Before colonialists and evangelists arrived on the African continent, knowledge and information was shared orally and for generations wisdom grew richer.
And two centuries ago, the colonial clergy entered into Rwanda territory and established seminaries and schools. It is through these platforms that Rwandans were for the first time introduced to reading and writing.
But the beneficiaries from the oral background, gained little impact from the legacy of these schools, and so never fully transitioned from an oral to a literal society.
Reading wasn’t encouraged or nurtured, as form of leisure or entertainment since the only literature available at the time was either academic or religious (catechism).
Today, we have an abundance of publications mostly newspapers and magazines even though the readership is low.
Reading is still viewed as an academic pursuit that one has to endure and reap the fruits later in life, depending on the amount of the academic transcripts one possessed. Most graduates went through a system of cramming or memorizing word-by-word and line by line.
In pre-colonial Africa knowledge was predominantly oral but rich with wisdom. However, the post-colonial generation has lost all these things, including their identity (Agaciro).
Ignorance is a vice that leads to the downfall of society. It has to be shunned.
These colonial institutions have done little to motivate the young ones to gain interest in learning and this is gradually crippling their natural intellect.
If Banyarwanda youth are not schooled in advanced literacy, they will know little of their rich history. When our future leaders grow from darkness to darkness, it means the people who don’t know their past, won’t know where they are going or where they are heading.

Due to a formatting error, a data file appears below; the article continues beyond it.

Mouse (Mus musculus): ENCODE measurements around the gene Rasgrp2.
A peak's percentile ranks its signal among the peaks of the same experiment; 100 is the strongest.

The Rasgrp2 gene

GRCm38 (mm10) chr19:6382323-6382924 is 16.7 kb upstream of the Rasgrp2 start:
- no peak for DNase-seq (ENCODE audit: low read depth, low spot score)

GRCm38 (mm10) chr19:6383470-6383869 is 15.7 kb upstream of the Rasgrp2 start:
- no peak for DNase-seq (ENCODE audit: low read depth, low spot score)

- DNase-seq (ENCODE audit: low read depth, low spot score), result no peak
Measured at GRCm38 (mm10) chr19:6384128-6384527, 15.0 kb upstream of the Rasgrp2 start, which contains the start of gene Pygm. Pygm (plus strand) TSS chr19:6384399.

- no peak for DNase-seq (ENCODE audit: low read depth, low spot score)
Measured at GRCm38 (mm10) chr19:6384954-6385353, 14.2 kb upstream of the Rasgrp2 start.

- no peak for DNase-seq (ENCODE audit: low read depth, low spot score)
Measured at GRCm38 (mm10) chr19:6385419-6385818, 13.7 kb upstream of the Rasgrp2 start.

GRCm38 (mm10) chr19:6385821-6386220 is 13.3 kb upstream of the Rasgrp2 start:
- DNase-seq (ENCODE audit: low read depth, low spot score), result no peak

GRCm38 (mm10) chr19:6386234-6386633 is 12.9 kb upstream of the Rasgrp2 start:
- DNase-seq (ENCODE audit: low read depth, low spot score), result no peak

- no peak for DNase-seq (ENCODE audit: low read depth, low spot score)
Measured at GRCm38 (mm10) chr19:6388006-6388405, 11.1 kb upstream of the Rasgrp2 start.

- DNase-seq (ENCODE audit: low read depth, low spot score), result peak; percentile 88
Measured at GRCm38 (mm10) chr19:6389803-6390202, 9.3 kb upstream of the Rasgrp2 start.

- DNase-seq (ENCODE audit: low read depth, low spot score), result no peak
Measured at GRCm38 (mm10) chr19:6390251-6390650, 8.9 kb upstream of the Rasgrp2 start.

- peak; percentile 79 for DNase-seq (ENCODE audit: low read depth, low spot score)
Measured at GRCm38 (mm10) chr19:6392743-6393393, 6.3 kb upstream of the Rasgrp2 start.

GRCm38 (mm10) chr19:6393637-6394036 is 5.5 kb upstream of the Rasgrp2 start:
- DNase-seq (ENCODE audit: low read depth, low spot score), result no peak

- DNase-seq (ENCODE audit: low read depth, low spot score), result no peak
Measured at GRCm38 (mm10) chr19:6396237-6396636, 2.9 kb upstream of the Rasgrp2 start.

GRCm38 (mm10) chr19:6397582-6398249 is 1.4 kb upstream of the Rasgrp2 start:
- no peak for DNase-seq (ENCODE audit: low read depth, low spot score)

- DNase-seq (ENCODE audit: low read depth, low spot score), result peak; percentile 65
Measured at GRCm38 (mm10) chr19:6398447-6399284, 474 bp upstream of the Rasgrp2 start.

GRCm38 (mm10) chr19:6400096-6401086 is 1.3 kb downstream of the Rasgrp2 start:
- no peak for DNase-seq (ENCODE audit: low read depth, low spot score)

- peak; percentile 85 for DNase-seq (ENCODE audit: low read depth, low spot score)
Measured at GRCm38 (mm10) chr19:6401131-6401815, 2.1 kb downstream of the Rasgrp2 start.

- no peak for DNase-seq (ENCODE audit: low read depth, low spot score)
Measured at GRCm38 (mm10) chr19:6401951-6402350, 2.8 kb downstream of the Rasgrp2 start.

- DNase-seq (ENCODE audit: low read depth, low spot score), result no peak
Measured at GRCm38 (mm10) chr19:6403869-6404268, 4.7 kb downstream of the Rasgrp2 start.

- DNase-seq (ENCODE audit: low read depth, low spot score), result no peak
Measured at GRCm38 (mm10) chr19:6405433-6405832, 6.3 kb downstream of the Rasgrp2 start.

In the current situation, science and technological courses have taken over the continent by storm to the detriment of literary subjects. The emphasis to do away with literary subjects is getting louder by the day within our current education system.
The reasoning is that Asian Tigers are excelling in technology,..and why not us? After all technology is our only salvation. Remember we poor folks in Africa need poverty alleviation.
Yego, yego.. access to information and services is quicker and hustle free.
If I may ask, of what good is it for you being a good Munyarwanda geek, programmer, and scientist? fixing all the world`s problems but unable to fix your own problems since everybody is busy fixing it for you.
If you have no identity, you are simply not morally equipped to face a world that makes mockery of your skills and academia. Such a scenario is not uplifting in this age of enlightenment.
Finally, initiatives to mitigate these issues have been sought after by many Africans enlightened during their stints abroad (diaspora-men) or even home grown young ones, with the gift of natural intellect (bwenge karemano)!
They bring a glimmer of hope to the continent as much as their endeavours seem like a drop in the ocean considering the challenging environment they work in.
They make us proud!